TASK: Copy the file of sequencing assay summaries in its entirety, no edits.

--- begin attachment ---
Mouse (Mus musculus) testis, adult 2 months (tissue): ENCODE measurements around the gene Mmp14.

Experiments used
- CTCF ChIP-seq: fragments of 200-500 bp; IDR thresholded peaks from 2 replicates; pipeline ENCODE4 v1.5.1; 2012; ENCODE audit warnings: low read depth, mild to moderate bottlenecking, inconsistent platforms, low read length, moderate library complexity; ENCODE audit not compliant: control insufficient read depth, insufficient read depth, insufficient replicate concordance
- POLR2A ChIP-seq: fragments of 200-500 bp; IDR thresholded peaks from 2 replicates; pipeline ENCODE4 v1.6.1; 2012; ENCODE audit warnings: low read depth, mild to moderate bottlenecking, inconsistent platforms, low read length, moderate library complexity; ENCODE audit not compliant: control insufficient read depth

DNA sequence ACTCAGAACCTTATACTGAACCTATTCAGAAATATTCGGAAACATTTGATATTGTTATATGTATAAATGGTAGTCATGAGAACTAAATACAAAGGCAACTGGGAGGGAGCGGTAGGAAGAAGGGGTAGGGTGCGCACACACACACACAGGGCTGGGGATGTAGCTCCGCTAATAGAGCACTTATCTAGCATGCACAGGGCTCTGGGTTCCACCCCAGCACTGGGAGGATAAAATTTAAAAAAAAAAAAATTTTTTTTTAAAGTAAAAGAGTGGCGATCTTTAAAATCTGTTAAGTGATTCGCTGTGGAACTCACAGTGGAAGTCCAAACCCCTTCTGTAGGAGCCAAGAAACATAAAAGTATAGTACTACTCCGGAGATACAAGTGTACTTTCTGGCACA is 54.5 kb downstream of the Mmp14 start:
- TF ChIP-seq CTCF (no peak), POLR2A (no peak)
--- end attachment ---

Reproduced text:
Mouse (Mus musculus) testis, adult 2 months (tissue): ENCODE measurements around the gene Mmp14.

Experiments used
- CTCF ChIP-seq: fragments of 200-500 bp; IDR thresholded peaks from 2 replicates; pipeline ENCODE4 v1.5.1; 2012; ENCODE audit warnings: low read depth, mild to moderate bottlenecking, inconsistent platforms, low read length, moderate library complexity; ENCODE audit not compliant: control insufficient read depth, insufficient read depth, insufficient replicate concordance
- POLR2A ChIP-seq: fragments of 200-500 bp; IDR thresholded peaks from 2 replicates; pipeline ENCODE4 v1.6.1; 2012; ENCODE audit warnings: low read depth, mild to moderate bottlenecking, inconsistent platforms, low read length, moderate library complexity; ENCODE audit not compliant: control insufficient read depth

DNA sequence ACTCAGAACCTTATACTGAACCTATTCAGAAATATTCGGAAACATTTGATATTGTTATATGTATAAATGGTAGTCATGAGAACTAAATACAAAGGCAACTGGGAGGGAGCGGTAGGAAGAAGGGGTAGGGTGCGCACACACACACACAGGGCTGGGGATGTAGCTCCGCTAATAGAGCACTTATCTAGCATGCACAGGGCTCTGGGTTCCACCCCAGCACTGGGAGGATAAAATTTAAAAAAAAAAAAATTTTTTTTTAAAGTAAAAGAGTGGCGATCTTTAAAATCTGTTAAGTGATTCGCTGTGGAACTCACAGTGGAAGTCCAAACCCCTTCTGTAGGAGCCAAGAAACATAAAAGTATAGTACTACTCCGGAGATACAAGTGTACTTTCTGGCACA is 54.5 kb downstream of the Mmp14 start:
- TF ChIP-seq CTCF (no peak), POLR2A (no peak)